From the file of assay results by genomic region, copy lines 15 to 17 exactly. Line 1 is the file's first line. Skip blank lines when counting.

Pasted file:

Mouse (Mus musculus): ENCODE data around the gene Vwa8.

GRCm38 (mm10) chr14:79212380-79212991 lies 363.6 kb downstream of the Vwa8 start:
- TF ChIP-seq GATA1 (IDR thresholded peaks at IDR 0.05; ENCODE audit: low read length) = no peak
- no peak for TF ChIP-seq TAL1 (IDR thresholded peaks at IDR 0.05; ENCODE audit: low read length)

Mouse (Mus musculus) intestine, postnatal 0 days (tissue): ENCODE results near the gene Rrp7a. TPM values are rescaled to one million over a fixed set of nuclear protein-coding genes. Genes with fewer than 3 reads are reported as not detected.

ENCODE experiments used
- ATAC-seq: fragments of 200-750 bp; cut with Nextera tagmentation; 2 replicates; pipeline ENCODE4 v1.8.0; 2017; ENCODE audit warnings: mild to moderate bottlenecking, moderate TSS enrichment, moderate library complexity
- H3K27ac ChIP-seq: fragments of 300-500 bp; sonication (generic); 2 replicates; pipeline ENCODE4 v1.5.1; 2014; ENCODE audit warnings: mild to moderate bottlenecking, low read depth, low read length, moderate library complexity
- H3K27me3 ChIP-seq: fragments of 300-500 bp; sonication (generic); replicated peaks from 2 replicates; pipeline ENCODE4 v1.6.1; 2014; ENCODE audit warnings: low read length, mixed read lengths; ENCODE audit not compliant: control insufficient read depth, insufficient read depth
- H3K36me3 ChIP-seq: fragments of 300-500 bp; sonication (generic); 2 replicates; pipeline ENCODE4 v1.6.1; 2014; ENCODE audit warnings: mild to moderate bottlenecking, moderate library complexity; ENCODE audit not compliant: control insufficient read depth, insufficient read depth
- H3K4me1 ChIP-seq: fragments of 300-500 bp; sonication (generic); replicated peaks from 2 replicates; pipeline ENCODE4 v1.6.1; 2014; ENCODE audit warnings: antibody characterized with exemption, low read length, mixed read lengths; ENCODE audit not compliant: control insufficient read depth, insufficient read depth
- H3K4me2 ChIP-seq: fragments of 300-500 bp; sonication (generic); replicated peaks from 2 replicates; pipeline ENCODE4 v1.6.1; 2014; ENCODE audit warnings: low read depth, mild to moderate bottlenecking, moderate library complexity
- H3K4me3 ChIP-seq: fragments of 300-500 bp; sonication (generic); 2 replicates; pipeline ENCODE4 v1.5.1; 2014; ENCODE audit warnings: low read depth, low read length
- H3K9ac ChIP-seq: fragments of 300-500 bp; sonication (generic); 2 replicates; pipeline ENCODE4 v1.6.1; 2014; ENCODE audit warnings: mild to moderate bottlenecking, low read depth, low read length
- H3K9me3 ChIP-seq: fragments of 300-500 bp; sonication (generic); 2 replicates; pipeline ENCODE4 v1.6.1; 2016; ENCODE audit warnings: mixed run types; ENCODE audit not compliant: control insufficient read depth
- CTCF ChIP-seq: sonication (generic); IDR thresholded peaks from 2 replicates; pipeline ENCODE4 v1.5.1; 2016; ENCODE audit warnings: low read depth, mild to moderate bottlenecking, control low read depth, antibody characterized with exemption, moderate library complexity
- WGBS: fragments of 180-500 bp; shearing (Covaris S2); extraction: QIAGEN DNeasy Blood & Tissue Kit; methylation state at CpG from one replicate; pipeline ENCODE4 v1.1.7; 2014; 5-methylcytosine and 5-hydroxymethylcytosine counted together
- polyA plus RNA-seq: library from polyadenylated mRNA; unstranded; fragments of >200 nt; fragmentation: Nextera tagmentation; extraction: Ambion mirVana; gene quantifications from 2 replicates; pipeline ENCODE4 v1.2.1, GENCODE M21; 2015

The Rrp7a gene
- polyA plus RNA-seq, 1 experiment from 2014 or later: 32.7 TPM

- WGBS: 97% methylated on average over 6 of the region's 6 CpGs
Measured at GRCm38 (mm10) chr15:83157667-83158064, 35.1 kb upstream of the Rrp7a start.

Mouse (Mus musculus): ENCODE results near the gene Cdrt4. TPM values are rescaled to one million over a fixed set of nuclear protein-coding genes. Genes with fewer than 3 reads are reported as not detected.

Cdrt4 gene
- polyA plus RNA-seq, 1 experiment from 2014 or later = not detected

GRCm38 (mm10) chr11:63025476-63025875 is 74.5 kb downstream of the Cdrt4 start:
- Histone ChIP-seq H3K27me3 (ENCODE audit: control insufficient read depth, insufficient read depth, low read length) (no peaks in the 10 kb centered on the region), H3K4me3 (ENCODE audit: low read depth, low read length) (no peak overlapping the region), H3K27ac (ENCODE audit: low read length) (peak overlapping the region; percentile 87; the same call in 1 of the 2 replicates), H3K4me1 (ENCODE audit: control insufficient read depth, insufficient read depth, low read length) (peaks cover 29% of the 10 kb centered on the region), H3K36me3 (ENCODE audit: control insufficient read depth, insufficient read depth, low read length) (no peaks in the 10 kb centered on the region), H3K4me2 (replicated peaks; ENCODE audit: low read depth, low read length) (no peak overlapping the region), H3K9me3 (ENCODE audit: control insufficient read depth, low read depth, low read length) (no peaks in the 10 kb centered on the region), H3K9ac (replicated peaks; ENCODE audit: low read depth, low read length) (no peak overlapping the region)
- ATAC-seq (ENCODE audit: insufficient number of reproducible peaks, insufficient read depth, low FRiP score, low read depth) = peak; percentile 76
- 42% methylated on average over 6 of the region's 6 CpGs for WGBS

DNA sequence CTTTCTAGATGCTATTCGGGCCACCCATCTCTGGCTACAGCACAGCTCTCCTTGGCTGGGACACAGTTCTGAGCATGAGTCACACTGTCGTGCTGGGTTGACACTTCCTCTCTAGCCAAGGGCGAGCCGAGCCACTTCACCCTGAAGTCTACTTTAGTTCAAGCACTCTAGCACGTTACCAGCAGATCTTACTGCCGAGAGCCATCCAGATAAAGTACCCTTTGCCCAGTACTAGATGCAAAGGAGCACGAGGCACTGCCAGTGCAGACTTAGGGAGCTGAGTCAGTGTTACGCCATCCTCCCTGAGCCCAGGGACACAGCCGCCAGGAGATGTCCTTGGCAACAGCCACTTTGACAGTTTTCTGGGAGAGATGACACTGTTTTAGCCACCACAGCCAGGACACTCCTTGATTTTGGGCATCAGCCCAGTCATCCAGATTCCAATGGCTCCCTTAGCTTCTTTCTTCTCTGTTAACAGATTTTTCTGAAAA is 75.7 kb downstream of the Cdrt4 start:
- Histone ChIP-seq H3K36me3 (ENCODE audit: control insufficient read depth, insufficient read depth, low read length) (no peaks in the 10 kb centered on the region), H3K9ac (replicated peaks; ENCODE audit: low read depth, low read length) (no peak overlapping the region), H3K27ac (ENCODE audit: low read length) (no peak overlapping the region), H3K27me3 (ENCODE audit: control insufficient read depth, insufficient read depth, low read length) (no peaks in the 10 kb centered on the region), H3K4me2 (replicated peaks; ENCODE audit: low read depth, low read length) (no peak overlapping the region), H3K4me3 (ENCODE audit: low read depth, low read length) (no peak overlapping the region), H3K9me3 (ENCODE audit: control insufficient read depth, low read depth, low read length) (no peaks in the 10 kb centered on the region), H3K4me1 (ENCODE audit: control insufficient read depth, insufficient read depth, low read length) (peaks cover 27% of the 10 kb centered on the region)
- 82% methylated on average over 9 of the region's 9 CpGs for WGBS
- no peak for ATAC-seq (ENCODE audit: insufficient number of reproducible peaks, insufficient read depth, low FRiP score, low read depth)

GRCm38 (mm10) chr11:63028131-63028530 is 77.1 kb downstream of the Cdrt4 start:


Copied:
- H3K9me3 ChIP-seq: fragments of 300-500 bp; sonication (generic); 2 replicates; pipeline ENCODE4 v1.6.1; 2016; ENCODE audit warnings: mixed run types; ENCODE audit not compliant: control insufficient read depth
- CTCF ChIP-seq: sonication (generic); IDR thresholded peaks from 2 replicates; pipeline ENCODE4 v1.5.1; 2016; ENCODE audit warnings: low read depth, mild to moderate bottlenecking, control low read depth, antibody characterized with exemption, moderate library complexity
- WGBS: fragments of 180-500 bp; shearing (Covaris S2); extraction: QIAGEN DNeasy Blood & Tissue Kit; methylation state at CpG from one replicate; pipeline ENCODE4 v1.1.7; 2014; 5-methylcytosine and 5-hydroxymethylcytosine counted together